Saturday, September 11, 2010

When is a 35% Gift Tax a Bargain? Right Now!

It's not for everyone, but for a lucky few - particularly those with grandchildren, the 35 per cent gift tax may be the biggest bargain in history. The most recent New York Times Wealth Matters, A Year to Give to Your Heirs, and Save on Taxes, explains why. 

In short, if you can't pass wealth estate tax free by dying this year, you can do it at a bargain  gift tax tate instead of waiting until January 1, when the rate shoots up to 55 percent.

But wait, there's more! Uncle Sam knows most of us prefer giving to grandchildren, so he (through Congress) enacted a Generation Skipping Transfer tax, a tax equal to the estate tax which is levied on top  of the gift tax and estate tax.

Even in the 2001-2009 world of increasing exemption amounts (from $1,000,000 to $3,000,000) and decreasing tax rates (from 55 percent to 45 percent), gifts to grandchildren over the exempt amount could incur a 100 percent tax. Under current law, when the exemption and rates return to the 2000 levels, such a gift could incur a tax of 140 percent. In this context, a 35 percent tax looks like a real bargain.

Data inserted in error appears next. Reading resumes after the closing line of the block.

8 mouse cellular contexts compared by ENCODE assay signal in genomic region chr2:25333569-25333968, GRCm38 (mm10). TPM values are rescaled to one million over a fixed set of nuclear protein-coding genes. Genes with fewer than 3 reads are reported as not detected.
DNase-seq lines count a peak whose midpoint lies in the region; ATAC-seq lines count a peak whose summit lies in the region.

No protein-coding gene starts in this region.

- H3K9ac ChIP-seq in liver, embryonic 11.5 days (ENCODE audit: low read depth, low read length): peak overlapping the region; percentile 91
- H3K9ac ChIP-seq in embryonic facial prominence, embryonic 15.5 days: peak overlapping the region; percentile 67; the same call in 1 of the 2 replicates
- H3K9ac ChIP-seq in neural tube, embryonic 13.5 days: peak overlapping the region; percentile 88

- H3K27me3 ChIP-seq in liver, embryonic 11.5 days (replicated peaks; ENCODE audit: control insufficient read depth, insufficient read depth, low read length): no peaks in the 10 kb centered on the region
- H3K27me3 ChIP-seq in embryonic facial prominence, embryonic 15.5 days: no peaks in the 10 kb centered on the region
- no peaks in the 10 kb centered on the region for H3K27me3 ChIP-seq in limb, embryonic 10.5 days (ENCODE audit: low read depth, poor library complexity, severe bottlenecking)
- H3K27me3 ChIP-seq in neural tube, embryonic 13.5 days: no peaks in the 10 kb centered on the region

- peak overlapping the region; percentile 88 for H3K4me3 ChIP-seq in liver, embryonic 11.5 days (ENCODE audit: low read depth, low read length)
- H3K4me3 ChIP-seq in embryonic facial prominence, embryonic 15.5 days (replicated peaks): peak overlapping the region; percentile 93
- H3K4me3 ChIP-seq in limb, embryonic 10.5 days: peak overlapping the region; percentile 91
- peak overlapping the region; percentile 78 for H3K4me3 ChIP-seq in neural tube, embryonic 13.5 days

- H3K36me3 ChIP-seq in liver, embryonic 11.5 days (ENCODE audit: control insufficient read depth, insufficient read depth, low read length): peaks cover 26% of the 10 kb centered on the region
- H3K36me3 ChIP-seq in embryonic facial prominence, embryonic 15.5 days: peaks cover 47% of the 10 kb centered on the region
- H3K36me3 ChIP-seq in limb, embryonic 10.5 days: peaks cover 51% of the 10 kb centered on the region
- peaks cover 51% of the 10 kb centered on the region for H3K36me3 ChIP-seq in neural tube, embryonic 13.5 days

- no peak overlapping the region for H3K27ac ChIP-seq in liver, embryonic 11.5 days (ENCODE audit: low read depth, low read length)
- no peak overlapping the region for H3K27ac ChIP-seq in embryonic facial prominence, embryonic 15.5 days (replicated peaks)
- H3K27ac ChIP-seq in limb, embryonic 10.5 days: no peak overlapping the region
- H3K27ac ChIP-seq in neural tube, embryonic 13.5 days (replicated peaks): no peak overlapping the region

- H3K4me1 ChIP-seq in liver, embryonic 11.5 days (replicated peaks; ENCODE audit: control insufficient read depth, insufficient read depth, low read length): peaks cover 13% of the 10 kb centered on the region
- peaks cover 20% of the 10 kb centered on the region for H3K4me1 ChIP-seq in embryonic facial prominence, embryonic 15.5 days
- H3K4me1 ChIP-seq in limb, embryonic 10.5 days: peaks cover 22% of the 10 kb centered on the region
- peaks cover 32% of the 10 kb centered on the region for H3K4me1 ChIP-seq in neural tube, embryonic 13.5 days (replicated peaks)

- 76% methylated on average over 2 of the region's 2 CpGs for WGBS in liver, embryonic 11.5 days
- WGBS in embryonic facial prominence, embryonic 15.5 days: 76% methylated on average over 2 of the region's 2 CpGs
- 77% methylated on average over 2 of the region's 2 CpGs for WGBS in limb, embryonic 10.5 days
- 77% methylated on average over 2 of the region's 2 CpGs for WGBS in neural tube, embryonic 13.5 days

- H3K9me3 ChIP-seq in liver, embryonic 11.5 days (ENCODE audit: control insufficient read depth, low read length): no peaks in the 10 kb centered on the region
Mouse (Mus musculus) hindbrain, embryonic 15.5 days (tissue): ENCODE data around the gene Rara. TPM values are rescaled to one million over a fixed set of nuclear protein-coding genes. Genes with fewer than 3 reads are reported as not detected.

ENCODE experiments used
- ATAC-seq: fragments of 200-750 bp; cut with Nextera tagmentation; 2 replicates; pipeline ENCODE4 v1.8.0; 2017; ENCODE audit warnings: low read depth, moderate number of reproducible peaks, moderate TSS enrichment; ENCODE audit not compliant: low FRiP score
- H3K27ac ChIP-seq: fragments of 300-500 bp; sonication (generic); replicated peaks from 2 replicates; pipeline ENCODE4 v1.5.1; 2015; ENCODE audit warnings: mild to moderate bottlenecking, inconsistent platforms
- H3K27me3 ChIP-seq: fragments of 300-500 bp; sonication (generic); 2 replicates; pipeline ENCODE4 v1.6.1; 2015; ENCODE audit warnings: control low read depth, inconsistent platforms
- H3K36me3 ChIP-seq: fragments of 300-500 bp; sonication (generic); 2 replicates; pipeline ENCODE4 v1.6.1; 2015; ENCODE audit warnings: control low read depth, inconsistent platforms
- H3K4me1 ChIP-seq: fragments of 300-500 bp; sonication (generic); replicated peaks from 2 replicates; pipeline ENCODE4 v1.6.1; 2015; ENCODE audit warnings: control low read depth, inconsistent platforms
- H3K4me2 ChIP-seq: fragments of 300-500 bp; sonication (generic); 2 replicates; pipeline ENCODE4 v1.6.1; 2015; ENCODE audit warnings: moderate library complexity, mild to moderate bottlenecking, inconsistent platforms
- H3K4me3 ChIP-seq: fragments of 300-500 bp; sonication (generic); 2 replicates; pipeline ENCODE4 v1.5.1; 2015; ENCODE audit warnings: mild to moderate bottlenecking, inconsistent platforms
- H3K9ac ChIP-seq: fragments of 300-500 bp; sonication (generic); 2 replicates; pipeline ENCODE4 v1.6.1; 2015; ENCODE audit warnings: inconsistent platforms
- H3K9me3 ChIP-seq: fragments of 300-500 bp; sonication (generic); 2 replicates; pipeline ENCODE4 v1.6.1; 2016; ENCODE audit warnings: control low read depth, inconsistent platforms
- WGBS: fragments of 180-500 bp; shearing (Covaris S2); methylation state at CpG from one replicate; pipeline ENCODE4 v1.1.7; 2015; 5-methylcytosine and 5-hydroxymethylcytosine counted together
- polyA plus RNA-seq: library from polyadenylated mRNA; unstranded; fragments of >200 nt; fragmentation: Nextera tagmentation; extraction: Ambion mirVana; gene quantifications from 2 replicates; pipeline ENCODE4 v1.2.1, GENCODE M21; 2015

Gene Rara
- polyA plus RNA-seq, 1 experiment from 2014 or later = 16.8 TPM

But letting the tax tail wag the dog is not always the most prudent choice. From a purely tax standpoint, you can avoid the Generation Skipping Transfer tax in 2010 by leaving a gift to grandchildren outright, rather than leaving the gift in trust. But is that a good idea? A trust beneficiary's inheritance can be protected from creditors, predators,  divorce and even poor judgement. An outright gift - even one which avoids the extra Generation Skipping Transfer tax - can be lost in the blink of an eye.

Which is more important? Like so many other estate planning questions, the best answer is "it depends." Specifically, it depends on your particular circumstances.

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